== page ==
Wonderful! It actually did what we expected. Now let's update the test code and change the assertion to Boolean.TRUE. Re-run the tests using the ./gradlew robolectric command in your terminal.

import junit.framework.Assert;

import org.junit.Before;
import org.junit.Test;
import org.junit.runner.RunWith;
import org.robolectric.RobolectricTestRunner;

/**
 * Created by vandekr on 11/02/14.
 */
@RunWith(RobolectricTestRunner.class)
public class DummyTest {
    @Before
    public void setup() {
        //do whatever is necessary before every test
    }

    @Test
    public void testShouldFail() {
        Assert.assertTrue(Boolean.TRUE);
    }
}

Your terminal should now display the message "BUILD SUCCESSFUL".  Eureka!

What we just proved was that we can run tests from Gradle, but we are not there yet: we want to test our Android code, which uses Activities, Services and all of these nifties things.

Create  a new Test Class called MainActivityTest and match it to the code below.

import android.app.Activity;

import junit.framework.Assert;

import org.junit.Before;
import org.junit.Test;
import org.junit.runner.RunWith;
import org.robolectric.Robolectric;
import org.robolectric.RobolectricTestRunner;

import be.acuzio.mrta.MainActivity;

/**
 * Created by vandekr on 11/02/14.
 */
@RunWith(RobolectricTestRunner.class)
public class MainActivityTest {
    @Before
    public void setup() {
        //do whatever is necessary before every test
    }

    @Test
    public void testActivityFound() {
        Activity activity = Robolectric.buildActivity(MainActivity.class).create().get();

        Assert.assertNotNull(activity);
    }
}


We actually tell Robolectric to create a new Activity (MainActivity) and to return it. We then assert that it is not null.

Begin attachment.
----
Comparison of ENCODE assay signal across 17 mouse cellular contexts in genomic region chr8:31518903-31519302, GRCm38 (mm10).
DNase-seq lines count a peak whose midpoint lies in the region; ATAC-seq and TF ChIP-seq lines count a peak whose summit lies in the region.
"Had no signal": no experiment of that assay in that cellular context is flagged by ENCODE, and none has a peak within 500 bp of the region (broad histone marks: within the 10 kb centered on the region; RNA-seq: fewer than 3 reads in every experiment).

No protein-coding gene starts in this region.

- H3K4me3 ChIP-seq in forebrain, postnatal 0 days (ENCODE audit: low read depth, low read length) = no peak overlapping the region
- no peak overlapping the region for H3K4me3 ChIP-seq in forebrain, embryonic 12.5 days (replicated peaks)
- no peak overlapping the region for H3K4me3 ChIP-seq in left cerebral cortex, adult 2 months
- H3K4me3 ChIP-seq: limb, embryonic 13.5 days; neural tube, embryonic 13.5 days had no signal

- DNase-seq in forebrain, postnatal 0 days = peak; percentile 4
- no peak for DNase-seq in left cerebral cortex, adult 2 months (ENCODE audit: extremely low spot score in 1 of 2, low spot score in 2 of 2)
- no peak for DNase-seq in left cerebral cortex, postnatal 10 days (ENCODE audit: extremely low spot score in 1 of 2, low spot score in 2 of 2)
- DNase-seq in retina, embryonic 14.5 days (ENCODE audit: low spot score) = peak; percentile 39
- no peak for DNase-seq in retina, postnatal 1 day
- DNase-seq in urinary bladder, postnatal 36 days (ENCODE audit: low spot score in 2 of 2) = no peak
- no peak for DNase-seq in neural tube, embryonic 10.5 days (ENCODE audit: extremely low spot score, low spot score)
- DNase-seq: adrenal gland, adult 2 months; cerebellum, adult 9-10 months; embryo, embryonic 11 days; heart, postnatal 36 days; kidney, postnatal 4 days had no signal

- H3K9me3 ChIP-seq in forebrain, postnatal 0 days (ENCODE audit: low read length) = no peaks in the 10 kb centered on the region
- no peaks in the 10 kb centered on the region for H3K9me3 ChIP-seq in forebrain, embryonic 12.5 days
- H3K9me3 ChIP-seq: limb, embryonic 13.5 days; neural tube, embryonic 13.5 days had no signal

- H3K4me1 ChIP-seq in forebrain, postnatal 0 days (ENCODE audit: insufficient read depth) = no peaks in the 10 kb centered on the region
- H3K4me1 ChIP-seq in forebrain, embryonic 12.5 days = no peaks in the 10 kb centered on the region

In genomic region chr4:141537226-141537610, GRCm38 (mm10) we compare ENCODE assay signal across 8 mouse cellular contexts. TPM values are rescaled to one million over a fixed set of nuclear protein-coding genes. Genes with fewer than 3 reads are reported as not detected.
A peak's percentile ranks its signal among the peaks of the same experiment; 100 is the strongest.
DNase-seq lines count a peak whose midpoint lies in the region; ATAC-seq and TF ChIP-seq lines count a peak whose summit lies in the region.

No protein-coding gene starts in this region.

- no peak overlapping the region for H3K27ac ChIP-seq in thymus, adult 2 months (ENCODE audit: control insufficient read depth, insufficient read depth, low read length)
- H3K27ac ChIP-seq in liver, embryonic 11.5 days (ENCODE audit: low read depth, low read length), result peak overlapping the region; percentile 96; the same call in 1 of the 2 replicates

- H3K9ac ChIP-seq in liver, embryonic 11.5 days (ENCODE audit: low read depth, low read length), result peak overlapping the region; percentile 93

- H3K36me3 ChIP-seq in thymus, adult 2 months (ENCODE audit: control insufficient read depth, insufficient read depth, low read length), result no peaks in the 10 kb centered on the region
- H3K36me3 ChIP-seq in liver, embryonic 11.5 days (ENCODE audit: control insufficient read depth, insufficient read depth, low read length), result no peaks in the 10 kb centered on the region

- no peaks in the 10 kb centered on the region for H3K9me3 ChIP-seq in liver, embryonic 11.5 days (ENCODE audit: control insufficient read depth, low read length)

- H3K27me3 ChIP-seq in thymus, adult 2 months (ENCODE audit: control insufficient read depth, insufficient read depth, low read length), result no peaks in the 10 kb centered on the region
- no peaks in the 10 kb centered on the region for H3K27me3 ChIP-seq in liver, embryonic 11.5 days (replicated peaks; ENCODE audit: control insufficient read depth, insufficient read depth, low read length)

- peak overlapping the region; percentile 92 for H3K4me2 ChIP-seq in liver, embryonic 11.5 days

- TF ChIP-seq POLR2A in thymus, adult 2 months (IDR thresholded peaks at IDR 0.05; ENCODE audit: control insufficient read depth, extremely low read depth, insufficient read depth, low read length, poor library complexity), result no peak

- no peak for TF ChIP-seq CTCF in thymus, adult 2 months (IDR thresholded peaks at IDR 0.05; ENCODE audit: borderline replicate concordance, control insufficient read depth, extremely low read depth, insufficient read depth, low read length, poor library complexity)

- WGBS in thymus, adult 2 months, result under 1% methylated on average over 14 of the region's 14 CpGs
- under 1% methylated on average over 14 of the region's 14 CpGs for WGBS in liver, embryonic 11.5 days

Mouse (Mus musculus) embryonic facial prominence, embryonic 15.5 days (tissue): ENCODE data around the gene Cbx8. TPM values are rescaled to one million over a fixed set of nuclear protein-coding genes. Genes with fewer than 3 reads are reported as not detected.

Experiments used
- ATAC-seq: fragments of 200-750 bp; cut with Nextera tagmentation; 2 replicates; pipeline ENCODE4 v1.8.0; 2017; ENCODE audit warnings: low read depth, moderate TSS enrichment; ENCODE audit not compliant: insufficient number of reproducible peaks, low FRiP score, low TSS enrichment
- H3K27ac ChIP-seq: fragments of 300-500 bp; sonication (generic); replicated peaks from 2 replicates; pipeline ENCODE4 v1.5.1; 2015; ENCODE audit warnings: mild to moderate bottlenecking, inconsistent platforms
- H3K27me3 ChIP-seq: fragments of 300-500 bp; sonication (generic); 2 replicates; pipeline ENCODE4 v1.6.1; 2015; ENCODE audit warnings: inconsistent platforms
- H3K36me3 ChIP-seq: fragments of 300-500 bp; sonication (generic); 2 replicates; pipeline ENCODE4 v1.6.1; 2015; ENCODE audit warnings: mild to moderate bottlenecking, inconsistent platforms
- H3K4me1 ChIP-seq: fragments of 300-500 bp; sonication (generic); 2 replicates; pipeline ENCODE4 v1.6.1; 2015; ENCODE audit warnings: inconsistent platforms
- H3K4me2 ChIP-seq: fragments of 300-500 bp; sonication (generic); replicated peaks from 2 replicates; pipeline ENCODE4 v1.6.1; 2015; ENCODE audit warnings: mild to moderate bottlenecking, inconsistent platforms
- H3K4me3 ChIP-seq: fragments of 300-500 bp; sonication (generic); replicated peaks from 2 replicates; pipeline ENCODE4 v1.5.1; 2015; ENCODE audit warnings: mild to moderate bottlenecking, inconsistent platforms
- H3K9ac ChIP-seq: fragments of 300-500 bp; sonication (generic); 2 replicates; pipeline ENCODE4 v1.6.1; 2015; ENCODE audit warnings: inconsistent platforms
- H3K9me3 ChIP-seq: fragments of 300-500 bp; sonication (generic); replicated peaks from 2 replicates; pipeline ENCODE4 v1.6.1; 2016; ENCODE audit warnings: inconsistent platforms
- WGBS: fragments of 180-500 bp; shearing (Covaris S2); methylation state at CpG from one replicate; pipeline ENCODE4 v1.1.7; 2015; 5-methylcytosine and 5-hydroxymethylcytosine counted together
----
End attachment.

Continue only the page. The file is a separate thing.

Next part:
Now re-run the ./gradlew robolectric command, you should get a "BUILD SUCCESSFUL" for both tests.  Now you are ready to start developing and create your unit tests!

Gradle and Robolectric render an HTML file containing your test results, which is quite nice in a Continuous Integration environment. It's located in your Android Studio project folder, in the project build/report folder. When you open it, it will provide a nice overview of the results with passes and fails.



I'll post some more testing examples, in next weeks to help you improve the quality of your Android project. Please feel free to comment and propose improvements!

May 26th 2014: with recent developments in Android Studio and Robolectric, please check out this update on the build script and how to test. Most of this blogpost remains valid though.

July 24th 2014: if you run into problems, please check-out the source code, which is freely (as-is) available on Github: https://github.com/kvandermast/my-robolectric-app/



Geen opmerkingen:

Een reactie plaatsen